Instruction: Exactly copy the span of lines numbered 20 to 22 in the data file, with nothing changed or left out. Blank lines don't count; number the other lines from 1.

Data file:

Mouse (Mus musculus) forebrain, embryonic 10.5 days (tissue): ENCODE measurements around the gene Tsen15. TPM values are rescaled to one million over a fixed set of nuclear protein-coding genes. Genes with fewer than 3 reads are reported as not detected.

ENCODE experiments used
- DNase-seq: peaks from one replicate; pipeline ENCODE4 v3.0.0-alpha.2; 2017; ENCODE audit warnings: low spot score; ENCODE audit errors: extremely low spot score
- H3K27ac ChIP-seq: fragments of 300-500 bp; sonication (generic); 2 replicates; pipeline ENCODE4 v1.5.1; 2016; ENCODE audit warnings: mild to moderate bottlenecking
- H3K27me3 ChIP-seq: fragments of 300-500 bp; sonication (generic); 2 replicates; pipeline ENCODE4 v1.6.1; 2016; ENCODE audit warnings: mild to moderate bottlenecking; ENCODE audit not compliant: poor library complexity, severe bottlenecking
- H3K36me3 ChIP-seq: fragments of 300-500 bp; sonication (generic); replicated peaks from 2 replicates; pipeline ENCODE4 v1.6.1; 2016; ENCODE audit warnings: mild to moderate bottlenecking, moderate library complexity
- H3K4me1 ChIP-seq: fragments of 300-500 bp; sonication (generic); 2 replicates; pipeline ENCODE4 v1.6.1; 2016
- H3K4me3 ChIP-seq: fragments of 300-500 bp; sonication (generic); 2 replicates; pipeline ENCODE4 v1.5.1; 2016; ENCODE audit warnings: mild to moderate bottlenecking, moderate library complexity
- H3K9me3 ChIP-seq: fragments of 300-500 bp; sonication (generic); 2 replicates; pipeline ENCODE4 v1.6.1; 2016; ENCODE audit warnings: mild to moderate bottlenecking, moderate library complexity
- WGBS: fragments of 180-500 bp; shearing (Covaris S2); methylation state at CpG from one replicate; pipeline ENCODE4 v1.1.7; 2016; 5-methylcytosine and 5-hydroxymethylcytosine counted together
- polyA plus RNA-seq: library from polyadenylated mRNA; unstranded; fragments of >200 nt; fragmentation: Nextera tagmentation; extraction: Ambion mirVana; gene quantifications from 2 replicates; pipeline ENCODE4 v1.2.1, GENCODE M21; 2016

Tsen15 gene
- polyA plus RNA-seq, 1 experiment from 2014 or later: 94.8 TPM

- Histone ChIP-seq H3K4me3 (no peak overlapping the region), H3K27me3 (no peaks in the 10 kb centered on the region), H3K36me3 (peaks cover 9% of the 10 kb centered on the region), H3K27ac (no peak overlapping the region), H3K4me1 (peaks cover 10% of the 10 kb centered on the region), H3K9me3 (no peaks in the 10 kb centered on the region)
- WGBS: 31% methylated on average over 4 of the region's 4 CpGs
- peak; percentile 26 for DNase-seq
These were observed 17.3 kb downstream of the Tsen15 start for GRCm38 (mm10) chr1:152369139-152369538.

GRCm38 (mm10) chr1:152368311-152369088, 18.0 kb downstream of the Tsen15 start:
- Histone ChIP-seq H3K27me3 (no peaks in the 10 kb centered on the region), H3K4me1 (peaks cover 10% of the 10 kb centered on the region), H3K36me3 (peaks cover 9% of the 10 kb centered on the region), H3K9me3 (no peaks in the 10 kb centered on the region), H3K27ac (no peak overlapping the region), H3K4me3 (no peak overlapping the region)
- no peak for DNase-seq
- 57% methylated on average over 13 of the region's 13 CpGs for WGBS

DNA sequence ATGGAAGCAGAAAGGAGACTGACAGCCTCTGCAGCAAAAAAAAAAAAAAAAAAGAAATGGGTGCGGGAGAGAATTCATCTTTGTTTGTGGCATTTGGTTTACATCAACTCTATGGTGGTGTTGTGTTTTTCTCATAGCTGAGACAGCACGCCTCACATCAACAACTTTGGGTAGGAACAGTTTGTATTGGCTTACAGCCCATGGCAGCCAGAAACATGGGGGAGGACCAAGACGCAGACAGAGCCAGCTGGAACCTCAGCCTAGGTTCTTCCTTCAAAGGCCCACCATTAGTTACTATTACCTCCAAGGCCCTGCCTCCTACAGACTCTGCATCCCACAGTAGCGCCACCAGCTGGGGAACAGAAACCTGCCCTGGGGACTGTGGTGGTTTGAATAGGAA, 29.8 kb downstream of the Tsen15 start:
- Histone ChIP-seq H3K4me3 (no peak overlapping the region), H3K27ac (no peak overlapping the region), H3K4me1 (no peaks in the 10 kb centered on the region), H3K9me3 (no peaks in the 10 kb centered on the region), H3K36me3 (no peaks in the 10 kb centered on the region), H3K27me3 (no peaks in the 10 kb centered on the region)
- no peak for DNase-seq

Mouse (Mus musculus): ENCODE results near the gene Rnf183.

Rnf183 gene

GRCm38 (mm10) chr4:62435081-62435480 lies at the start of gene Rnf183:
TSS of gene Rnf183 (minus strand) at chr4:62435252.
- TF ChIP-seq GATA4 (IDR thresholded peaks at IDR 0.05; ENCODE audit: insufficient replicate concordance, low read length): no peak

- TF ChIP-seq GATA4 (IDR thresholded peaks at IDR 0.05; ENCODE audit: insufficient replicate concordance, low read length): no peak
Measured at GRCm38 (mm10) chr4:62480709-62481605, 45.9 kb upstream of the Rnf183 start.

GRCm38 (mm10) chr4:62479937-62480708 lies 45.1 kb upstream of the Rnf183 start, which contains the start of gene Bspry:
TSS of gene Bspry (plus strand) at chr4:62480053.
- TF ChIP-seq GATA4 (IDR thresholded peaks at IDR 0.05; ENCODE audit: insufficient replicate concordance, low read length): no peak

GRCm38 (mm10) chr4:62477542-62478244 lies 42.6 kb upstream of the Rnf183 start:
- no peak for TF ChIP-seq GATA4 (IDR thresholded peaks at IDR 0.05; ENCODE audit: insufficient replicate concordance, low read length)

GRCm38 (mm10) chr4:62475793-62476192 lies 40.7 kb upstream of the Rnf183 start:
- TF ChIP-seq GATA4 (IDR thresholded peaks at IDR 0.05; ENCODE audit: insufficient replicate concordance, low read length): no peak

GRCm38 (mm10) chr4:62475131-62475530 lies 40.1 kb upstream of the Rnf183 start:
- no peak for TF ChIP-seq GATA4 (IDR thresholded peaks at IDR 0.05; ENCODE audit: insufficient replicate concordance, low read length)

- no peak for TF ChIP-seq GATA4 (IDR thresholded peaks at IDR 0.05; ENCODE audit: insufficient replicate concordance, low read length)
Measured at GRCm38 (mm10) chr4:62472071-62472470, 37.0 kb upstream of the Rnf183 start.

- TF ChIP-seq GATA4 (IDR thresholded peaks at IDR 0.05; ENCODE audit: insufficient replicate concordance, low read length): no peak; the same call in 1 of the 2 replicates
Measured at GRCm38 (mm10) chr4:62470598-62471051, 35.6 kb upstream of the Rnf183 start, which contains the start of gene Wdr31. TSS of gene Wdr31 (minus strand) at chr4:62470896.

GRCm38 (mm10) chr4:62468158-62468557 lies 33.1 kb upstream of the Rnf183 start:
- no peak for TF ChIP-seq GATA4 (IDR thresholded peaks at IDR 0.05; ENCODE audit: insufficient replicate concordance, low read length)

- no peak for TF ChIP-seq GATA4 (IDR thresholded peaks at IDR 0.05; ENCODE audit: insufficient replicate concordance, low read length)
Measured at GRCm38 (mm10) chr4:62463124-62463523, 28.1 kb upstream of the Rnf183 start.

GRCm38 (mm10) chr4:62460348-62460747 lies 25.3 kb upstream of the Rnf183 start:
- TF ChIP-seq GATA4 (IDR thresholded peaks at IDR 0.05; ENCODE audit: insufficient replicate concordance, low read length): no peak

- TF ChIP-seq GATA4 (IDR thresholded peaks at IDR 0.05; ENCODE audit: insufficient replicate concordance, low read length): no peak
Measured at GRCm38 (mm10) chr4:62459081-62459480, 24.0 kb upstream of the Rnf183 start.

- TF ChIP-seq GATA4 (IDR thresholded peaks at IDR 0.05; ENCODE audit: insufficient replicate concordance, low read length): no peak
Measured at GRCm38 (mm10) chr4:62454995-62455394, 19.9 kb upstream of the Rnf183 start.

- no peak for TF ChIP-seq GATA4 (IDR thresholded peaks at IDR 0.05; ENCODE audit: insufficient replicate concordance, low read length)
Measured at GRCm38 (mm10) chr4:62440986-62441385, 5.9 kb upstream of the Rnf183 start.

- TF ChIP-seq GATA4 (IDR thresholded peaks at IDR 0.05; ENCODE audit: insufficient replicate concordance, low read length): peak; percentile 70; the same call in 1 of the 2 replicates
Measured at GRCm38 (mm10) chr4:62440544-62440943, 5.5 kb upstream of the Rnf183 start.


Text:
- no peak for DNase-seq
- 57% methylated on average over 13 of the region's 13 CpGs for WGBS

DNA sequence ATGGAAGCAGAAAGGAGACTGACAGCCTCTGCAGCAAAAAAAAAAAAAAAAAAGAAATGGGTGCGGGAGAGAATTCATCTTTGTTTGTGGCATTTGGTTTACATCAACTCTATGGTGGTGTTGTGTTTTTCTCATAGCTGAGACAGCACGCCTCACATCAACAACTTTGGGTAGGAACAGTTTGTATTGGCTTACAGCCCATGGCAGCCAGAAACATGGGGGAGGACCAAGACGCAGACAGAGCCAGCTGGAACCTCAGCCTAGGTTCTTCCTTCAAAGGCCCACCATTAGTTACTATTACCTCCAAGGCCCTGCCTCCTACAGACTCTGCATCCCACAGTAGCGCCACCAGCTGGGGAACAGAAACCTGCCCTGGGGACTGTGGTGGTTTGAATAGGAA, 29.8 kb downstream of the Tsen15 start: